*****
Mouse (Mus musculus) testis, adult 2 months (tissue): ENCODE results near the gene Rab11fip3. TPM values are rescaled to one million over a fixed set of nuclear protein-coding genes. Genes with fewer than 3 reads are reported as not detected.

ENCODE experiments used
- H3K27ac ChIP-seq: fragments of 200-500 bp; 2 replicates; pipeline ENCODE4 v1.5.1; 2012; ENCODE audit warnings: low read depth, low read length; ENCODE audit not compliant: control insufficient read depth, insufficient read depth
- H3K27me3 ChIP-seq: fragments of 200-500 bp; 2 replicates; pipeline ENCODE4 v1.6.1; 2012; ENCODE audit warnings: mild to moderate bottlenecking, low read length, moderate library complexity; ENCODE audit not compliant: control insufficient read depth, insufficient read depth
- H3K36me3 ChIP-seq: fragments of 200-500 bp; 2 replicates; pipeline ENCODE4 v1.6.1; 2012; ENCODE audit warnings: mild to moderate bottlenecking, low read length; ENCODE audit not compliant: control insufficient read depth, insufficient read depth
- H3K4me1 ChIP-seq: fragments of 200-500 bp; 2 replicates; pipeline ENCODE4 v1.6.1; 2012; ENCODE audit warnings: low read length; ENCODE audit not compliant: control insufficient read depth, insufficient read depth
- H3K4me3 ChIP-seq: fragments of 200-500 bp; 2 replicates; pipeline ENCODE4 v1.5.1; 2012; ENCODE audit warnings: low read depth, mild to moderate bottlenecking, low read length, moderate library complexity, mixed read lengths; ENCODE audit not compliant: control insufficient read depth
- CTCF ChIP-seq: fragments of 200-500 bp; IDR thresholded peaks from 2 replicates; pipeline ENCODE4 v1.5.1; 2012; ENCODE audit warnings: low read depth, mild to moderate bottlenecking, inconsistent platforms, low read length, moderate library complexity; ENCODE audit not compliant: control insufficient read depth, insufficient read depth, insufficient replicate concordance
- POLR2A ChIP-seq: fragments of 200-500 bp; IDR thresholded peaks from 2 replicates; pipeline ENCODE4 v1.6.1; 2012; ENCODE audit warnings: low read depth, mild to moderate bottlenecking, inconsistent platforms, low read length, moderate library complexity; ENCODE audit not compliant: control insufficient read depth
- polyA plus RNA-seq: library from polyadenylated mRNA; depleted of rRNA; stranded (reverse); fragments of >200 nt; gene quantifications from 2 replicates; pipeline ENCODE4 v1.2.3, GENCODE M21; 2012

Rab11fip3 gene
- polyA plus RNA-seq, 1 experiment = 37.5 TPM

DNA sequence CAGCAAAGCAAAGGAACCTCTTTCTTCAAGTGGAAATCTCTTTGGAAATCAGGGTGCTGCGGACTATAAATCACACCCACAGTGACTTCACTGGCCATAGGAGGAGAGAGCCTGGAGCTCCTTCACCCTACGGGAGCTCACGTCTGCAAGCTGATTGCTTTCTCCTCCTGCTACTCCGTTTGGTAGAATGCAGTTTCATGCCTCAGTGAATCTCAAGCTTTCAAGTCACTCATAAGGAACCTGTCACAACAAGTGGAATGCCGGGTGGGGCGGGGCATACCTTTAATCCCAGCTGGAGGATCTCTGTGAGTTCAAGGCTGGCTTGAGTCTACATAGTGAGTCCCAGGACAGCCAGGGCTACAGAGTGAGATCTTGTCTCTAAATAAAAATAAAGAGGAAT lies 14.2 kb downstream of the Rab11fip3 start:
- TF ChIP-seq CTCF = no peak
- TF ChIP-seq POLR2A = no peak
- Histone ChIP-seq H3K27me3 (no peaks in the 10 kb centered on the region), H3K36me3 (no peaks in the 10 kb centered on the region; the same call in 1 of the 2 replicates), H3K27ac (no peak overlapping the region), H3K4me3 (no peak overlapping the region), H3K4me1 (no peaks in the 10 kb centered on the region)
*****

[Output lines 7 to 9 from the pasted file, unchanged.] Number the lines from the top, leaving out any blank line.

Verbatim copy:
- H3K4me3 ChIP-seq: fragments of 200-500 bp; 2 replicates; pipeline ENCODE4 v1.5.1; 2012; ENCODE audit warnings: low read depth, mild to moderate bottlenecking, low read length, moderate library complexity, mixed read lengths; ENCODE audit not compliant: control insufficient read depth
- CTCF ChIP-seq: fragments of 200-500 bp; IDR thresholded peaks from 2 replicates; pipeline ENCODE4 v1.5.1; 2012; ENCODE audit warnings: low read depth, mild to moderate bottlenecking, inconsistent platforms, low read length, moderate library complexity; ENCODE audit not compliant: control insufficient read depth, insufficient read depth, insufficient replicate concordance
- POLR2A ChIP-seq: fragments of 200-500 bp; IDR thresholded peaks from 2 replicates; pipeline ENCODE4 v1.6.1; 2012; ENCODE audit warnings: low read depth, mild to moderate bottlenecking, inconsistent platforms, low read length, moderate library complexity; ENCODE audit not compliant: control insufficient read depth